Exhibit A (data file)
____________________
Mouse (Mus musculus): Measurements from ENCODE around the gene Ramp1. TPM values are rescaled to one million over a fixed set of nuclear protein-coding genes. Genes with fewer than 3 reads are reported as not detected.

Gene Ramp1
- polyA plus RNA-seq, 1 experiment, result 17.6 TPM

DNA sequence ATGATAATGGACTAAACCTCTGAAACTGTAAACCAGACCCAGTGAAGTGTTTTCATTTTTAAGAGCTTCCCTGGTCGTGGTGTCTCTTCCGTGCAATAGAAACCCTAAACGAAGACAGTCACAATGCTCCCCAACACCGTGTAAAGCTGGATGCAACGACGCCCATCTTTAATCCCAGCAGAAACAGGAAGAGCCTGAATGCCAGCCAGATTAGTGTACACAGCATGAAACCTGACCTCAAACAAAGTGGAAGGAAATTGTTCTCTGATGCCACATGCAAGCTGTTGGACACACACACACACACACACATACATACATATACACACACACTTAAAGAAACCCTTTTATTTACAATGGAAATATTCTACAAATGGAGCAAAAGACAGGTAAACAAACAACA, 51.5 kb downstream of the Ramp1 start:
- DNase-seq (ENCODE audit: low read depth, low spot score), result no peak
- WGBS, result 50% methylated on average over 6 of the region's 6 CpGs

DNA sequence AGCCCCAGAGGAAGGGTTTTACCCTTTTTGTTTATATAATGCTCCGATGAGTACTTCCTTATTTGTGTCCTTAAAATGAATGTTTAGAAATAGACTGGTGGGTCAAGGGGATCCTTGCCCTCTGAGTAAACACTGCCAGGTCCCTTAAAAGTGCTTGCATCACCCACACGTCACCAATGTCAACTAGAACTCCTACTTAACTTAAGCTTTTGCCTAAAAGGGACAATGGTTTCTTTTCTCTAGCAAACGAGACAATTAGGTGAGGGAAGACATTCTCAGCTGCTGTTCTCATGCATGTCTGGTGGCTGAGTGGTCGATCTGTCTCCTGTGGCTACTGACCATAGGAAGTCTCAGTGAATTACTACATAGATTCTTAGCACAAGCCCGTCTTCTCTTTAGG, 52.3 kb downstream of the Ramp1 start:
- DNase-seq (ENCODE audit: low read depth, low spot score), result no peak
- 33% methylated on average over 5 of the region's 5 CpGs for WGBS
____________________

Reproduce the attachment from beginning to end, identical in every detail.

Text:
Mouse (Mus musculus): Measurements from ENCODE around the gene Ramp1. TPM values are rescaled to one million over a fixed set of nuclear protein-coding genes. Genes with fewer than 3 reads are reported as not detected.

Gene Ramp1
- polyA plus RNA-seq, 1 experiment, result 17.6 TPM

DNA sequence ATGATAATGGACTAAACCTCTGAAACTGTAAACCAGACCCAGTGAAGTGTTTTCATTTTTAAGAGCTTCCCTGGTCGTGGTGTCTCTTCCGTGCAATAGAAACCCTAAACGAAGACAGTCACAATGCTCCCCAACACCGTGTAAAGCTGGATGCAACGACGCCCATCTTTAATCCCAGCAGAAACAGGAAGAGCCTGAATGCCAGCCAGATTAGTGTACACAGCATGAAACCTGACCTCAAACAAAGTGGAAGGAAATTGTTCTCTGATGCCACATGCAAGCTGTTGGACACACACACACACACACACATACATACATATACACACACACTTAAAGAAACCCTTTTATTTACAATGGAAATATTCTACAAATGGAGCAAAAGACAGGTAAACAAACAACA, 51.5 kb downstream of the Ramp1 start:
- DNase-seq (ENCODE audit: low read depth, low spot score), result no peak
- WGBS, result 50% methylated on average over 6 of the region's 6 CpGs

DNA sequence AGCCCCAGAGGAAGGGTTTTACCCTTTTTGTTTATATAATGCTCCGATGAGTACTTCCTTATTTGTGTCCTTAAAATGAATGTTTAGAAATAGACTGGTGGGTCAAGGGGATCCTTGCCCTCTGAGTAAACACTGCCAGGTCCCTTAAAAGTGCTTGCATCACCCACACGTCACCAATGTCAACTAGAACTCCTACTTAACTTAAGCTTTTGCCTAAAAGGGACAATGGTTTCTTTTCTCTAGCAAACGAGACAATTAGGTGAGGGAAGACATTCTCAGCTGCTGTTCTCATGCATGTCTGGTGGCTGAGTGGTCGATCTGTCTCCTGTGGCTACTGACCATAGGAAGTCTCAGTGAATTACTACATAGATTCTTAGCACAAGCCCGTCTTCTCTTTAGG, 52.3 kb downstream of the Ramp1 start:
- DNase-seq (ENCODE audit: low read depth, low spot score), result no peak
- 33% methylated on average over 5 of the region's 5 CpGs for WGBS